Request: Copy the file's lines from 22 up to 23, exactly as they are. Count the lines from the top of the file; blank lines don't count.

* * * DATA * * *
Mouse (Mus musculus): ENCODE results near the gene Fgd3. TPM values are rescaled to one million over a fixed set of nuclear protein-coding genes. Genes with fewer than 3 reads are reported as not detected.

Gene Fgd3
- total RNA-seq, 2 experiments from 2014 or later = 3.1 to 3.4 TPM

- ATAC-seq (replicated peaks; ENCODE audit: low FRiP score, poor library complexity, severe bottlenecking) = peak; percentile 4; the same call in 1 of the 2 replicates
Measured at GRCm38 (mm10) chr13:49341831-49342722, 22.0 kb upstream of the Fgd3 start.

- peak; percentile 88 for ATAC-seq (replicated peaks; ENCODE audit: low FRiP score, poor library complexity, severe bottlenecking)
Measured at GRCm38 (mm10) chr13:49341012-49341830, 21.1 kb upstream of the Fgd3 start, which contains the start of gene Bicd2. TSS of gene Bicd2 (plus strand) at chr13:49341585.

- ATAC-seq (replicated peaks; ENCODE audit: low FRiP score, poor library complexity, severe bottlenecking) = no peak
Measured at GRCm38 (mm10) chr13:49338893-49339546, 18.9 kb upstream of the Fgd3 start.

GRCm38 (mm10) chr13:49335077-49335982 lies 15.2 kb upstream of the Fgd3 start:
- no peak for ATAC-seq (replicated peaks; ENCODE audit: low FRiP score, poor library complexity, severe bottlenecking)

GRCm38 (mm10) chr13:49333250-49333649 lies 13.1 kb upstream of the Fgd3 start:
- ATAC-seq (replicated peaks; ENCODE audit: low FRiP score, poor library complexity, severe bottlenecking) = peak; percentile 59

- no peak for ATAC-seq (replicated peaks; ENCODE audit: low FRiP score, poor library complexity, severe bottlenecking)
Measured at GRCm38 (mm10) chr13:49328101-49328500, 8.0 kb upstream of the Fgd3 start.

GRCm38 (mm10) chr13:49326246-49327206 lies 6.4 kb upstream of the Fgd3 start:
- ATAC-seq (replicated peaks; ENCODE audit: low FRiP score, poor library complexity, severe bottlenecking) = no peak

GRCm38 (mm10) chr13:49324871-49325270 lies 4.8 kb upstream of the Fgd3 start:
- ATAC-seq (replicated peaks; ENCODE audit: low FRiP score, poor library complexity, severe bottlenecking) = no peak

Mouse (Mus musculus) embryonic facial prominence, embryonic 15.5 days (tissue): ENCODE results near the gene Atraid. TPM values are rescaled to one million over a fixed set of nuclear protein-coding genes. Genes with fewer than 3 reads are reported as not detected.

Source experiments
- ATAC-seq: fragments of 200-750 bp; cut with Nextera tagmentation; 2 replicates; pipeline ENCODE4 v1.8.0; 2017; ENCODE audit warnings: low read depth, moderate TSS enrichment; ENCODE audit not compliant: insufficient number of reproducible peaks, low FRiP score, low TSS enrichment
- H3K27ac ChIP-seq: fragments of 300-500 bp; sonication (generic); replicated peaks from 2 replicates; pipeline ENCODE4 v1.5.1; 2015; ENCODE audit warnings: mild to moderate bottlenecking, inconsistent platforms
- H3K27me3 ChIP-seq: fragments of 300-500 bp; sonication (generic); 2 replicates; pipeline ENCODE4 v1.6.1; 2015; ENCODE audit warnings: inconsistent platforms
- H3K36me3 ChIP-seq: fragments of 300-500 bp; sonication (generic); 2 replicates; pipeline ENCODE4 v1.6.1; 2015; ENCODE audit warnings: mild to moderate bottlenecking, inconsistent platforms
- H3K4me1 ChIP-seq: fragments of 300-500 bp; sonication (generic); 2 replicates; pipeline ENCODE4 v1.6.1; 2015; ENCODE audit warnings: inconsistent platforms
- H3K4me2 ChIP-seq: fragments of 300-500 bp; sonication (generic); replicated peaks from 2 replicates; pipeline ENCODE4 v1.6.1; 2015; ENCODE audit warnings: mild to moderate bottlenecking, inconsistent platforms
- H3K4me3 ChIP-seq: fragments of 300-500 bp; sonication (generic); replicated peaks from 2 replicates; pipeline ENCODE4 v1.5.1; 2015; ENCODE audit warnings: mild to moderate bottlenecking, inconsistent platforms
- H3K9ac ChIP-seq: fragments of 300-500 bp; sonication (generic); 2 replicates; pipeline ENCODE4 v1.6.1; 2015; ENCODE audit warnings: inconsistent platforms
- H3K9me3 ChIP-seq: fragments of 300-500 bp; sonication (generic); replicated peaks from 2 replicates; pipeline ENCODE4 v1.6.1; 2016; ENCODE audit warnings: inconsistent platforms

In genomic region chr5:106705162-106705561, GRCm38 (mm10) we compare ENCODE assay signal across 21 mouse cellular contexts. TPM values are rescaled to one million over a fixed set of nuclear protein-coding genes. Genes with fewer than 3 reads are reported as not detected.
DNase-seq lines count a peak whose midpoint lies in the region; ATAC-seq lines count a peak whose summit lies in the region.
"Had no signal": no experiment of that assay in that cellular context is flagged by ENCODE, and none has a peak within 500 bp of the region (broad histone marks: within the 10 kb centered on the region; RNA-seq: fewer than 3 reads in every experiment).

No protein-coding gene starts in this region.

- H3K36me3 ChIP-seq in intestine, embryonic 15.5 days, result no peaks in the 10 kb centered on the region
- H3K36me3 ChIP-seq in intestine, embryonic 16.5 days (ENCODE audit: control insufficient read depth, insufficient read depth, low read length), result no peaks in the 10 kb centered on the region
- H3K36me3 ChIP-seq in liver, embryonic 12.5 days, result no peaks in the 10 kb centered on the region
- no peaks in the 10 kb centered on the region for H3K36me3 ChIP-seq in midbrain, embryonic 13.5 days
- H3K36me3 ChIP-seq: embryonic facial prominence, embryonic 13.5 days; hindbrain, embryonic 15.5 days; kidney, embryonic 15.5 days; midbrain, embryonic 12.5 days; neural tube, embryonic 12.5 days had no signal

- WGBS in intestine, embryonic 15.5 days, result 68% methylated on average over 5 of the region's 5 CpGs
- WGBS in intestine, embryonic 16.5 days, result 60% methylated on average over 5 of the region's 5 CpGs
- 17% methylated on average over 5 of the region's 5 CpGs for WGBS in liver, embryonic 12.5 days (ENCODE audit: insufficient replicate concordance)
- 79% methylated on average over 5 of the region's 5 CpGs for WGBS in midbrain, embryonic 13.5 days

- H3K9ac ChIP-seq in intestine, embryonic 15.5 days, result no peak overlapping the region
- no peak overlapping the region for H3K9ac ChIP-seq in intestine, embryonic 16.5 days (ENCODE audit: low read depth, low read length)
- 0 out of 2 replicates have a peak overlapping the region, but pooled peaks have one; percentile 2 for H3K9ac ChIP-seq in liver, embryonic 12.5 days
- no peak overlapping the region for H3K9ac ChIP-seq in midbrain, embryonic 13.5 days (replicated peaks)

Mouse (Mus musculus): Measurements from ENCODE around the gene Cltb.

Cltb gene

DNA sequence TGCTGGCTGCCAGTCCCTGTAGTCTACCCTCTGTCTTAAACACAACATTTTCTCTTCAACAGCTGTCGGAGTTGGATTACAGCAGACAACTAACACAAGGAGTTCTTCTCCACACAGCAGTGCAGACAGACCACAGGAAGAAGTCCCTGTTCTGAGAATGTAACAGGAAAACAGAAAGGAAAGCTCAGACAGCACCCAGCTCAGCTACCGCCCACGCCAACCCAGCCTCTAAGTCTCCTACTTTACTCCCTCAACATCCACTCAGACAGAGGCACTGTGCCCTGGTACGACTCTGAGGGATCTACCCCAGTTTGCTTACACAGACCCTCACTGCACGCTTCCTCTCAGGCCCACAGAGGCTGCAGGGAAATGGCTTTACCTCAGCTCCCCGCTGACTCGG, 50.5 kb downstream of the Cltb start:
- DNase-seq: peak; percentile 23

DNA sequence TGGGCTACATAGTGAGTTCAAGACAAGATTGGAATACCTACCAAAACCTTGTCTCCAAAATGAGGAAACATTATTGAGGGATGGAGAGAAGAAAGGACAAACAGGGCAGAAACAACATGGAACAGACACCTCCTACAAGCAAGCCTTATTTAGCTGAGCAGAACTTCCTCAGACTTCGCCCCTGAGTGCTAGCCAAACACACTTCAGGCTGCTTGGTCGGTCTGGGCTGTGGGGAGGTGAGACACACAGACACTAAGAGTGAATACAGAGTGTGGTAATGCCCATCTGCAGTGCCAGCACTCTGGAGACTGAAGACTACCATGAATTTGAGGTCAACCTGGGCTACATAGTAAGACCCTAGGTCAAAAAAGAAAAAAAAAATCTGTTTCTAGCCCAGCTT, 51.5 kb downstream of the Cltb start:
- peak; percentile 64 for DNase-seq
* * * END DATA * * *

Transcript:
- ATAC-seq: fragments of 200-750 bp; cut with Nextera tagmentation; 2 replicates; pipeline ENCODE4 v1.8.0; 2017; ENCODE audit warnings: low read depth, moderate TSS enrichment; ENCODE audit not compliant: insufficient number of reproducible peaks, low FRiP score, low TSS enrichment
- H3K27ac ChIP-seq: fragments of 300-500 bp; sonication (generic); replicated peaks from 2 replicates; pipeline ENCODE4 v1.5.1; 2015; ENCODE audit warnings: mild to moderate bottlenecking, inconsistent platforms